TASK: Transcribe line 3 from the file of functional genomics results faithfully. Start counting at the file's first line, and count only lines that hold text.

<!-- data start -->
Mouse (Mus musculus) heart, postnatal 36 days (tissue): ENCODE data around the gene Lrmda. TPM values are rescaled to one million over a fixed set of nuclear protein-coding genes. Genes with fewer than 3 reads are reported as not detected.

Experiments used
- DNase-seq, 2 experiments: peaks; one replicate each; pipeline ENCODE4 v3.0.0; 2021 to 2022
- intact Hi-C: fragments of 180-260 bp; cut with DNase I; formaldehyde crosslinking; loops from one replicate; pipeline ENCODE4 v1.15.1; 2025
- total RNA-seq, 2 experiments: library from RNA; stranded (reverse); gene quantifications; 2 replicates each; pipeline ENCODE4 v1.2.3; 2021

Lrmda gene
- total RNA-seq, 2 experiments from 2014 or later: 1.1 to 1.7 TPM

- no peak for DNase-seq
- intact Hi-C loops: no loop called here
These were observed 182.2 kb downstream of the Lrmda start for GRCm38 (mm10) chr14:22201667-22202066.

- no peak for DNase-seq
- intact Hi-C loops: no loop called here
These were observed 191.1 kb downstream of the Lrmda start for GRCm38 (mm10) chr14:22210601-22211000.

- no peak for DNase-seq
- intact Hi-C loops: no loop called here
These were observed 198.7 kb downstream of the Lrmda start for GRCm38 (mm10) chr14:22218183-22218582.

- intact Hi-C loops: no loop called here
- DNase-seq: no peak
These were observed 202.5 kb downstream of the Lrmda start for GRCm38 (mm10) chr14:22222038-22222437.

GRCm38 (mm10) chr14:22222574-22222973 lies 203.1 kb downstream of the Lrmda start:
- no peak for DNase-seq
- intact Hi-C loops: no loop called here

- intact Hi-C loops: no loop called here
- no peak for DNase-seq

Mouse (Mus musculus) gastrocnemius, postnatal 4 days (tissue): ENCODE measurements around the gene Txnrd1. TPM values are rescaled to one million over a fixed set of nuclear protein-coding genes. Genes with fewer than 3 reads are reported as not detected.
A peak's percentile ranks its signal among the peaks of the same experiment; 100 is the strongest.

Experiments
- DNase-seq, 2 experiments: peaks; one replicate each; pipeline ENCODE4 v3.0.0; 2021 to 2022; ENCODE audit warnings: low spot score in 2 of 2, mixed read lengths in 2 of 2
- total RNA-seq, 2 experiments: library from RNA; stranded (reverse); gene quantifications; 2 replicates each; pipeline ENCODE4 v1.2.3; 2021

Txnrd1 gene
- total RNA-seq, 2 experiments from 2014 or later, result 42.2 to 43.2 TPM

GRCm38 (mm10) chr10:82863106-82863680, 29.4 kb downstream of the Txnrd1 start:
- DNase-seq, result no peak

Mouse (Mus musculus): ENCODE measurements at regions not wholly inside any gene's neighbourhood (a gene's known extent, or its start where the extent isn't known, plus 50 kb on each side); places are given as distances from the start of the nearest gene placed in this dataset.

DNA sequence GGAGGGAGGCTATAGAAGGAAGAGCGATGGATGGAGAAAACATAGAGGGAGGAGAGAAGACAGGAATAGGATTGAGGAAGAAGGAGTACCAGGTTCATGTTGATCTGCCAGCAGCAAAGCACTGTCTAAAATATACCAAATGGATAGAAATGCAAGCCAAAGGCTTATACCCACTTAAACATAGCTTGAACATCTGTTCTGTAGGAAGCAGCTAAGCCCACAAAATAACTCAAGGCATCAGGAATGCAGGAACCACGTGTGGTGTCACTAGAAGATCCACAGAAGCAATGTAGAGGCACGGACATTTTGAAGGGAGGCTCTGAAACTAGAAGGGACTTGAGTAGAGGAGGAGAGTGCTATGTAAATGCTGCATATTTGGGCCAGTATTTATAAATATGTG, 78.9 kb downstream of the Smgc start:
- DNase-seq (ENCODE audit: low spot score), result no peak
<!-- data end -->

- DNase-seq, 2 experiments: peaks; one replicate each; pipeline ENCODE4 v3.0.0; 2021 to 2022